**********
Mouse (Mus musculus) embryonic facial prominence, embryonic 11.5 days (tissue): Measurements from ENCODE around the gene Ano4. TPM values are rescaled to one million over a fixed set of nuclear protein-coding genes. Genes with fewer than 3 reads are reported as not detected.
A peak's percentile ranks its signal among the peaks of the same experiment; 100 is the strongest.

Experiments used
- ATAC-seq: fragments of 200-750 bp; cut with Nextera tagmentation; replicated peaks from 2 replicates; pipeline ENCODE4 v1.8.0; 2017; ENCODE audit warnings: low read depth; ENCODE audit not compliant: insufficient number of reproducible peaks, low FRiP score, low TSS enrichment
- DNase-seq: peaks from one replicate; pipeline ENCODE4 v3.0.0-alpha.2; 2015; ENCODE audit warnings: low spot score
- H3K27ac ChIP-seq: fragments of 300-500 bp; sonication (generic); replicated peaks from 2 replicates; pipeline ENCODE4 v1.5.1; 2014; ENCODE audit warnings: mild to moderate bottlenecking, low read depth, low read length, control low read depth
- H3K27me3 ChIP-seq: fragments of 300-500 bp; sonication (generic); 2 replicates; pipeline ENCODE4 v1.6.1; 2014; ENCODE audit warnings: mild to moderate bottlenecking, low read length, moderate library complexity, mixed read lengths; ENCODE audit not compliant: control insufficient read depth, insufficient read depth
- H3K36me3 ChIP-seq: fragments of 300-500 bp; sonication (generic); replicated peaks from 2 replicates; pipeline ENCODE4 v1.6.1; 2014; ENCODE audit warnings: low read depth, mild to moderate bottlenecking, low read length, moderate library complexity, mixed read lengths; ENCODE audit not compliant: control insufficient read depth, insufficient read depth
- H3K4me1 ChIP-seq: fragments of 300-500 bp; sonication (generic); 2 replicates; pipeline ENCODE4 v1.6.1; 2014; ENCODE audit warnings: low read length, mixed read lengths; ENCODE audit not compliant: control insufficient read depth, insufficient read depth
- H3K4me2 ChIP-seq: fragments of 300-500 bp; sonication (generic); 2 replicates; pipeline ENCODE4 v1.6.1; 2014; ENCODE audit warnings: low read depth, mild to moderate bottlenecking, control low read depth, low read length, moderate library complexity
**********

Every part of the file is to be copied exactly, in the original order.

Mouse (Mus musculus) embryonic facial prominence, embryonic 11.5 days (tissue): Measurements from ENCODE around the gene Ano4. TPM values are rescaled to one million over a fixed set of nuclear protein-coding genes. Genes with fewer than 3 reads are reported as not detected.
A peak's percentile ranks its signal among the peaks of the same experiment; 100 is the strongest.

Experiments used
- ATAC-seq: fragments of 200-750 bp; cut with Nextera tagmentation; replicated peaks from 2 replicates; pipeline ENCODE4 v1.8.0; 2017; ENCODE audit warnings: low read depth; ENCODE audit not compliant: insufficient number of reproducible peaks, low FRiP score, low TSS enrichment
- DNase-seq: peaks from one replicate; pipeline ENCODE4 v3.0.0-alpha.2; 2015; ENCODE audit warnings: low spot score
- H3K27ac ChIP-seq: fragments of 300-500 bp; sonication (generic); replicated peaks from 2 replicates; pipeline ENCODE4 v1.5.1; 2014; ENCODE audit warnings: mild to moderate bottlenecking, low read depth, low read length, control low read depth
- H3K27me3 ChIP-seq: fragments of 300-500 bp; sonication (generic); 2 replicates; pipeline ENCODE4 v1.6.1; 2014; ENCODE audit warnings: mild to moderate bottlenecking, low read length, moderate library complexity, mixed read lengths; ENCODE audit not compliant: control insufficient read depth, insufficient read depth
- H3K36me3 ChIP-seq: fragments of 300-500 bp; sonication (generic); replicated peaks from 2 replicates; pipeline ENCODE4 v1.6.1; 2014; ENCODE audit warnings: low read depth, mild to moderate bottlenecking, low read length, moderate library complexity, mixed read lengths; ENCODE audit not compliant: control insufficient read depth, insufficient read depth
- H3K4me1 ChIP-seq: fragments of 300-500 bp; sonication (generic); 2 replicates; pipeline ENCODE4 v1.6.1; 2014; ENCODE audit warnings: low read length, mixed read lengths; ENCODE audit not compliant: control insufficient read depth, insufficient read depth
- H3K4me2 ChIP-seq: fragments of 300-500 bp; sonication (generic); 2 replicates; pipeline ENCODE4 v1.6.1; 2014; ENCODE audit warnings: low read depth, mild to moderate bottlenecking, control low read depth, low read length, moderate library complexity